10 tax deductions for owner-operator truck drivers
July 26, 2023
Estimated reading time: 3 minutes
Trucking business owners know the importance of keeping their expenses under control. From fuel and maintenance to insurance and licensing fees, the costs can add up quickly. However, there's some good news: many of these expenses are tax deductible.
Tax deductions are a powerful tool to reduce your business’ tax burden and keep more of your profits in your pocket. When it comes time to file your taxes, take advantage of these 10 potential tax deductions for owner-operator truck drivers.
Below are potential opportunities to save on your business costs. Tax regulations change frequently, and each business owner’s situation may be different. It is important to consult with a tax or legal professional to ensure you are maximizing your opportunities and staying in compliance with federal and state regulations.
Trucking owner-operator tax deductions list
1. Travel costs.
There are certain travel expenses that can be deducted on your tax return, which can help lower your overall tax liability. They can include:
Since the IRS considers a semi-truck to be a qualified non-personal use vehicle, you cannot take a tax write-off for mileage. The IRS already deducts deadhead miles and time off.
Owner-operators can claim a per diem deduction for meals and other incidental expenses while they’re away from their home longer than a normal workday.
As of 2023, the per diem rate for owner-operators in the U.S. is $69 per day for every day they’re away from home. You can deduct 80% of that rate, or $55.20 per day.
Be sure to keep accurate records of your:
- Travel dates.
- The amount you spent on meals.
Per diem rates and regulations change annually, so it’s important to stay up to date on the latest guidelines.
Maintaining your truck is a crucial part of running your business, which means maintenance costs can be deducted as a business expense. Some examples of what can be deducted include:
- Oil changes.
- Tire replacements.
You can deduct the full cost of maintenance expenses in the year they are incurred or depreciate them over several years, depending on what type of maintenance is being done.
Check with a tax professional to see what your options are and be sure to keep detailed records of all maintenance expenses to support your deduction.
4. Equipment and payments.
If you lease your semi-truck, you can usually deduct your truck lease payment as a business expense.
If you own your semi-truck, you can take a tax write-off for the depreciation of your vehicle. You can also deduct interest paid on loans for your truck and trailer.
Any insurance related to your business can be deducted as a business expense. That can include:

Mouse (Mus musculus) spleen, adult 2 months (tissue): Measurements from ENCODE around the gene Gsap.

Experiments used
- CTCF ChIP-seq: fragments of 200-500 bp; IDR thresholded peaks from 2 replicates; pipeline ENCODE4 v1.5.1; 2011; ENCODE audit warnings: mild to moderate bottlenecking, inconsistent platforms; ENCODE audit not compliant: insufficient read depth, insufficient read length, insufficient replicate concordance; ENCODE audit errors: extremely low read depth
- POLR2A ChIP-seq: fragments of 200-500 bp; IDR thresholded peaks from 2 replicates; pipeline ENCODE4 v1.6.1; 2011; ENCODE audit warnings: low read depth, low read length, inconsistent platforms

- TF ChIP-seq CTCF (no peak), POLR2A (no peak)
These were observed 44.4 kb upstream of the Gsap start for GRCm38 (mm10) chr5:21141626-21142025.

- Bobtail insurance.
- Physical damage insurance.
- Cargo liability insurance.
If you pay for your own health insurance coverage, you can deduct the premium on an IRS Schedule 1 1040 Form.
6. Business fees.
You can also deduct any expenses that are directly related to your trucking business. This includes a variety of costs that you incur while operating your business, such as:
- Office supplies, such as paper, postage and cleaning products.
- Trucking-related subscriptions.
- Association dues.
- Accounting services.
- Permits and license fees.
7. Truck supplies.
You're entitled to deduct any necessary tools or equipment you use to run your business. This includes truck supplies, like:
- Tire chains.
- Ice scrappers.
- Snow brushes.
- Wire cutters.
- Bungee cords.
8. Medical expenses.
Regular medical exams, such as DOT physicals, are a requirement for truck drivers to maintain their commercial driver’s license (CDL). As an owner-operator, you can deduct out-of-pocket costs for any required work-related medical exam.
Medical exams, treatments or prescriptions that are not work-related cannot be deducted as a business expense.
If you use technology exclusively for your business, it's considered a deductible expense. This can include things like your:
- Electronic Logging Device (ELD).
- CB Radio.
- Cell phone.
If the technology is used for both personal and business purposes, only the portion used for your business can be deducted.
10. Safety gear.
Another owner-operator tax write-off is safety gear. This is a necessary and ordinary part of your everyday operations, so it can be deducted as a business expense. Some examples include:
- Steel-toed boots.
- Reflective vests.
- Safety glasses.
To qualify for the deduction, the safety gear must be used for work-related purposes, such as loading and unloading freight or driving your truck.